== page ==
Santa Claus, the Tooth Fairy & Peanut Allergies?
Over the last several years, we have had the opportunity to meet extraordinary people doing incredible work to protect the health of the American children. Most have been inspired into it after the health of one of their own children began to fail, but some, like the author of a new children’s book called The Princess and the Peanut, got involved without a call to action that came in the form of a autism, allergy, diabetes or cancer diagnosis. They simply got involved because of their love for children. They are extraordinary and inspiring examples of how together, we can restore the health of our children, one day, one meal, one family at a time.
Written by Sue Ganz-Schmit of www.royalallergic.com
The very first question I get when I speak about my new book The Princess and the Peanut: A Royally Allergic Tale is: “Are your kids allergic to peanuts? Or is it you?”
The short answer is neither my kids nor I have peanut allergies.
The longer answer is this: neither my kids nor I, nor my husband, parents, siblings, aunts, uncles, cousins, nor any relative that I am aware of have had peanut allergies, nor any food allergies.
Either way, they get a confused look as to why I would have possibly chosen such a subject for my second children’s book.
Writing medically inspired children’s books fulfills, both a dream and a mission: to be a writer and to help people (especially kids).
When my first daughter arrived, I wrote when I could. I lived in an isolated mountain neighborhood, and knew few of my neighbors. Motherhood was lonely until I founded a baby group. We parents connected deeply, clinging to each other during those early and exhausting months and years.
Then one, two, three families in our group had the shock of medical diagnoses for their beautiful and healthy children: Leukemia, Diabetes, Epilepsy.
I fumbled around for what to do to help them. Parenthood was hard enough with all the odds stacked in your favor. These families needed support. I learned how to test blood sugar, ran a marathon for Team In Training to raise money for leukemia and lymphoma, and I searched the Internet for supportive resources.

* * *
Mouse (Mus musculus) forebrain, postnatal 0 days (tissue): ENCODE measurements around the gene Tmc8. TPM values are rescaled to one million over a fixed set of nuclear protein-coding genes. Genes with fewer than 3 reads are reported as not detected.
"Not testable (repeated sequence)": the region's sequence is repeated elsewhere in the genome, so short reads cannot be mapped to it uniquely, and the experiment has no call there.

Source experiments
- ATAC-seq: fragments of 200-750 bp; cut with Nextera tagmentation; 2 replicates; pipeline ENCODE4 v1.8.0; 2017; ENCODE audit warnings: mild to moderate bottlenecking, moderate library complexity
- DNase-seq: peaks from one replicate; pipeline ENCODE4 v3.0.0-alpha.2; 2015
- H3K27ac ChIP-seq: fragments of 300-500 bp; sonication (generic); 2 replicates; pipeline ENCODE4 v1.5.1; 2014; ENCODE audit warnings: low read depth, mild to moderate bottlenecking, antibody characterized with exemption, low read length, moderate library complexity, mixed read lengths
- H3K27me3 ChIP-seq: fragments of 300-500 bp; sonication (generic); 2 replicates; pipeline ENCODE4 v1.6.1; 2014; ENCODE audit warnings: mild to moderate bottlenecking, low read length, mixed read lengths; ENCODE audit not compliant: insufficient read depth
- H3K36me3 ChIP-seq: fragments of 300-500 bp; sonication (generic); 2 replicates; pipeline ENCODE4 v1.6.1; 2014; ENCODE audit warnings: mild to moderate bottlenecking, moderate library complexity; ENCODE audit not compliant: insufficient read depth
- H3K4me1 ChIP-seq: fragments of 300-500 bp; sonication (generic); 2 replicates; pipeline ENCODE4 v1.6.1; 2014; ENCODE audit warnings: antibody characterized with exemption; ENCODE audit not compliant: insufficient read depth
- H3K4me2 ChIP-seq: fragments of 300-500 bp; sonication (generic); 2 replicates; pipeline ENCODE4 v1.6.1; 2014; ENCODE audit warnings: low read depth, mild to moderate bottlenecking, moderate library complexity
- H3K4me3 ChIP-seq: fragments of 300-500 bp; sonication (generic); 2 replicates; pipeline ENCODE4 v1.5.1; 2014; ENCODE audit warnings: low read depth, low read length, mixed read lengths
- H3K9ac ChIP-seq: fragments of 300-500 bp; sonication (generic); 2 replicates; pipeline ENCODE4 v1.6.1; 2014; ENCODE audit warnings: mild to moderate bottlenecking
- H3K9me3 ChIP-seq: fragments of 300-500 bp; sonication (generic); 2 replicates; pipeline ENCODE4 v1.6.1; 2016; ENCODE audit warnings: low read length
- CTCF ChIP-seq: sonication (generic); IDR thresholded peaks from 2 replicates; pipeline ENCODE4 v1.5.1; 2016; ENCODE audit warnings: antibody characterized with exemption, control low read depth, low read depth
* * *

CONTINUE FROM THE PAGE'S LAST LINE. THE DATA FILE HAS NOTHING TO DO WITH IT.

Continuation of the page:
I discovered a dearth of children’s books for these medical challenges. So, I decided to write my first book: Even Superheroes Get Diabetes. My goal was to educate, inspire, and empower kids with type 1 diabetes and those around them. I knew I’d have to publish it myself, as large publishers see children’s medical issues as ‘niche markets’. They were looking for the next Harry Potter, and this wasn’t going to be it.
A few years later, I met a mom in our community whose daughter had a severe peanut/nut allergy. I watched her operate in a world of hyper-vigilance. I read an article from another mom about the challenges at play dates and birthday parties. Their day-to-day experiences stuck with me, and I knew this would be my second book topic.
When the letter went out in Kindergarten to please bring in peanut-free foods, our small community of parents was largely supportive. But some weren’t. One parent (who happened to be a nurse) spread rumors that the parent was being dramatic about the severity of the allergy. It simply wasn’t life threatening she told others. Undermining a parent’s effort to keep their child safe baffled me.
Before I released my new book, I was discussing a possible radio interview and was told, be prepared, because the host and her celebrity husband don’t believe in peanut allergies. This sent my head spinning. It was as if people have a choice to believe in peanut allergies, like they do with Santa Clause or the Tooth Fairy.
Not so. As parents with allergy-free and healthy children (knock wood three times), we are not off the hook. We don’t get to turn and look away, and be inconvenienced by another child’s medical challenge, even if our super-fussy kid’s favorite sandwich happens to be PB&J (like mine was), and we have to read the fine print on labels at our favorite grocer. Everyone’s priority must be to keep kids healthy and alive.
We are all in this together. The greater the awareness and compassion, the faster we can come together to learn why six million kids now have food allergies, a number that has tripled since 1997. And, why diabetes, ADD, autism, and other childhood maladies are on the rise.
The Princess and the Peanut: A Royally Allergic Fairytale
Written by: Sue Ganz-Schmitt Illustrated by: Micah Chambers-Goldberg
$22.95 hardcover/$15.95 softcover
Available now on Amazon.com and other online retailers.
For more information visit: www.royallyallergic.com